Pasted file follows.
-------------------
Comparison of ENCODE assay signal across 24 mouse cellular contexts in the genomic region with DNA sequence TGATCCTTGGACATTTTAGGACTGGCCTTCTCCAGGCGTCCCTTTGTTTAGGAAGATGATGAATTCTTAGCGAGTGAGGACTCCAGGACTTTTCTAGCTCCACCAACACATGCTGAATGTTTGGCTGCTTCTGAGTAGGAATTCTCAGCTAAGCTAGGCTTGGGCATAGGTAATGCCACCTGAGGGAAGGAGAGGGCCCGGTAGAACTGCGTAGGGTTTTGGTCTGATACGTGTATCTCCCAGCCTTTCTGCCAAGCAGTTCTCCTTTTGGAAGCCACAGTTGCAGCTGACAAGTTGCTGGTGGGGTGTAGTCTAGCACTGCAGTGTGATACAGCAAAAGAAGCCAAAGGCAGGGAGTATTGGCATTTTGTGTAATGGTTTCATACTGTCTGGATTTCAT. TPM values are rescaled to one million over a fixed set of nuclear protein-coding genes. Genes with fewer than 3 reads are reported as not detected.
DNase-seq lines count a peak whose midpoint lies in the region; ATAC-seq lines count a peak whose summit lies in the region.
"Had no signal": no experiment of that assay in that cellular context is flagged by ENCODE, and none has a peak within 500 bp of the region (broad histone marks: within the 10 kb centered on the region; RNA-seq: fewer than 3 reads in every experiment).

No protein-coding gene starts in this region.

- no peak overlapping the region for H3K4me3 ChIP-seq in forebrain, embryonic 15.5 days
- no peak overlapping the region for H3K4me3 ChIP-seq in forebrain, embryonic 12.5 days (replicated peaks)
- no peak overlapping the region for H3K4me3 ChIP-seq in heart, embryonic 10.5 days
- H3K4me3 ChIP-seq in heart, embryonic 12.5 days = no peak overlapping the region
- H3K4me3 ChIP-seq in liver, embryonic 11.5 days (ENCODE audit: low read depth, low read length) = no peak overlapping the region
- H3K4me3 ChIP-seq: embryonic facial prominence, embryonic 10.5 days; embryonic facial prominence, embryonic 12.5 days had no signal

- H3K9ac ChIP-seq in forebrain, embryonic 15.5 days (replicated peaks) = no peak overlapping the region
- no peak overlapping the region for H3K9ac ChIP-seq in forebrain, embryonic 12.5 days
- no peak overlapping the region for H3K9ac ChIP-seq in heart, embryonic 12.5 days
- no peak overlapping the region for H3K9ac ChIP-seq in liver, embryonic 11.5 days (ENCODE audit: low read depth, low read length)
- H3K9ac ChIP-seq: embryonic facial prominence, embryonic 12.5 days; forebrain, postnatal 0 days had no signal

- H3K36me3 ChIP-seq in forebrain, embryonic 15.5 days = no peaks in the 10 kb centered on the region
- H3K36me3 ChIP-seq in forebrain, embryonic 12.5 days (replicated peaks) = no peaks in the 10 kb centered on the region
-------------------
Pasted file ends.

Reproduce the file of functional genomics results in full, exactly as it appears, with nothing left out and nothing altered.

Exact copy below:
Comparison of ENCODE assay signal across 24 mouse cellular contexts in the genomic region with DNA sequence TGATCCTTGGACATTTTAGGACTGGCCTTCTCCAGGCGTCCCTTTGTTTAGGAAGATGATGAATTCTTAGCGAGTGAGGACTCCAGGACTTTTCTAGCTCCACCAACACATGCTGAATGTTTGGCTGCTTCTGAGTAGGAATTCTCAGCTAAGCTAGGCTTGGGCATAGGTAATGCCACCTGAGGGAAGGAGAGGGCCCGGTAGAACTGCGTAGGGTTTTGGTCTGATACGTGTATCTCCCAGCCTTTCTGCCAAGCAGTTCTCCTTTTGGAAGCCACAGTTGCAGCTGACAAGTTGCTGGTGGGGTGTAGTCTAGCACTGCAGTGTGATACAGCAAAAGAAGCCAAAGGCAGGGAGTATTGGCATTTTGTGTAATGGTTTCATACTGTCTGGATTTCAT. TPM values are rescaled to one million over a fixed set of nuclear protein-coding genes. Genes with fewer than 3 reads are reported as not detected.
DNase-seq lines count a peak whose midpoint lies in the region; ATAC-seq lines count a peak whose summit lies in the region.
"Had no signal": no experiment of that assay in that cellular context is flagged by ENCODE, and none has a peak within 500 bp of the region (broad histone marks: within the 10 kb centered on the region; RNA-seq: fewer than 3 reads in every experiment).

No protein-coding gene starts in this region.

- no peak overlapping the region for H3K4me3 ChIP-seq in forebrain, embryonic 15.5 days
- no peak overlapping the region for H3K4me3 ChIP-seq in forebrain, embryonic 12.5 days (replicated peaks)
- no peak overlapping the region for H3K4me3 ChIP-seq in heart, embryonic 10.5 days
- H3K4me3 ChIP-seq in heart, embryonic 12.5 days = no peak overlapping the region
- H3K4me3 ChIP-seq in liver, embryonic 11.5 days (ENCODE audit: low read depth, low read length) = no peak overlapping the region
- H3K4me3 ChIP-seq: embryonic facial prominence, embryonic 10.5 days; embryonic facial prominence, embryonic 12.5 days had no signal

- H3K9ac ChIP-seq in forebrain, embryonic 15.5 days (replicated peaks) = no peak overlapping the region
- no peak overlapping the region for H3K9ac ChIP-seq in forebrain, embryonic 12.5 days
- no peak overlapping the region for H3K9ac ChIP-seq in heart, embryonic 12.5 days
- no peak overlapping the region for H3K9ac ChIP-seq in liver, embryonic 11.5 days (ENCODE audit: low read depth, low read length)
- H3K9ac ChIP-seq: embryonic facial prominence, embryonic 12.5 days; forebrain, postnatal 0 days had no signal

- H3K36me3 ChIP-seq in forebrain, embryonic 15.5 days = no peaks in the 10 kb centered on the region
- H3K36me3 ChIP-seq in forebrain, embryonic 12.5 days (replicated peaks) = no peaks in the 10 kb centered on the region